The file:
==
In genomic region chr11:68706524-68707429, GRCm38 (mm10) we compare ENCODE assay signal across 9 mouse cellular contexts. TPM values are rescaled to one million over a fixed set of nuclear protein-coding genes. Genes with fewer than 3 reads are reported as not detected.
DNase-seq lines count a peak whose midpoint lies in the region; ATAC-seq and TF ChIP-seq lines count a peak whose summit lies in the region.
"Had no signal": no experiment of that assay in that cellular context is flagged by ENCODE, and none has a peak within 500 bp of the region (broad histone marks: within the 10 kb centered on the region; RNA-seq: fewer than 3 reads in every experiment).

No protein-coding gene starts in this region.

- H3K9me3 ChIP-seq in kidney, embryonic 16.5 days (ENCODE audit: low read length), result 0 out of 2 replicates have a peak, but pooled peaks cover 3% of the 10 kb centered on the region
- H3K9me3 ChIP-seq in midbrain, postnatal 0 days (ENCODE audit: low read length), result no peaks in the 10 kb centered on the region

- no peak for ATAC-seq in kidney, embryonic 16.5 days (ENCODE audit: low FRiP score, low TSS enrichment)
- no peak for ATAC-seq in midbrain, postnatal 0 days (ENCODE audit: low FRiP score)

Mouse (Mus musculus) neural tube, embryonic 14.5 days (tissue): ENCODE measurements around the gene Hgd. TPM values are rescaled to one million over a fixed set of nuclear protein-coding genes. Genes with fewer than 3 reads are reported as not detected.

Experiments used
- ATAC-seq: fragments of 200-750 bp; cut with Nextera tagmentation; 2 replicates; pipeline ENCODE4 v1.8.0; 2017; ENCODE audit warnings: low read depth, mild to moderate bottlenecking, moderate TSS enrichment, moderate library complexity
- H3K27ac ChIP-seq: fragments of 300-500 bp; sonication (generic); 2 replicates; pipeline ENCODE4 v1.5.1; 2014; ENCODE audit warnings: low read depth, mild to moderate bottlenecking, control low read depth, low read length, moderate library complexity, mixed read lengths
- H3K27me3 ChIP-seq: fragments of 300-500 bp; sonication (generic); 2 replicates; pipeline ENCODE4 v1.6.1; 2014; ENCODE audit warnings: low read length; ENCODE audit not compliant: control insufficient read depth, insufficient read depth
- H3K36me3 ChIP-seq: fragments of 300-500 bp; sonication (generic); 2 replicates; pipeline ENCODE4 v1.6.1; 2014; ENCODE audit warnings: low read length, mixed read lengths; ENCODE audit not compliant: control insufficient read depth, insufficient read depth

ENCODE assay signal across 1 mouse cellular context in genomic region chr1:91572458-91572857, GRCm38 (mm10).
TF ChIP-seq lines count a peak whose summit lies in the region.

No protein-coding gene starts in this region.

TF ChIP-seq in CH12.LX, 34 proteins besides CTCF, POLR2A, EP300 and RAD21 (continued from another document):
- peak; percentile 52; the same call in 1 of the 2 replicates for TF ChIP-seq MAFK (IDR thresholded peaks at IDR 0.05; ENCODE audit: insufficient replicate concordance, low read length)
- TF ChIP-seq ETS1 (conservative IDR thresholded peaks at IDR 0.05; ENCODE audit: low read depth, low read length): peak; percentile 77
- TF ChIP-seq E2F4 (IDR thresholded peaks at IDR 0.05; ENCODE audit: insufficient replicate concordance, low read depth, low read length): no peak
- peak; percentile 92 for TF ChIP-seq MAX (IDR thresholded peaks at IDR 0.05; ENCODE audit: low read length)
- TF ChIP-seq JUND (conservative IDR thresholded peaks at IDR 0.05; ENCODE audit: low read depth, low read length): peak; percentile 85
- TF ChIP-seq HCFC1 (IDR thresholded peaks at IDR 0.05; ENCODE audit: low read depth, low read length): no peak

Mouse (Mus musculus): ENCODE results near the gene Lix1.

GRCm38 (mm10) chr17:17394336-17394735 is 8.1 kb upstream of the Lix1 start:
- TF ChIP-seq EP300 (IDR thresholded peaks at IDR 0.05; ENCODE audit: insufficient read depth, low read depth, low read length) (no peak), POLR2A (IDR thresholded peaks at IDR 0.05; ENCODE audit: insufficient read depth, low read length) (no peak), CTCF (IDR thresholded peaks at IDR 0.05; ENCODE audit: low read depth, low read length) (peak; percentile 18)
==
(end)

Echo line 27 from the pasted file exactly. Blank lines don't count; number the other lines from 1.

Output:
- TF ChIP-seq EP300 (IDR thresholded peaks at IDR 0.05; ENCODE audit: insufficient read depth, low read depth, low read length) (no peak), POLR2A (IDR thresholded peaks at IDR 0.05; ENCODE audit: insufficient read depth, low read length) (no peak), CTCF (IDR thresholded peaks at IDR 0.05; ENCODE audit: low read depth, low read length) (peak; percentile 18)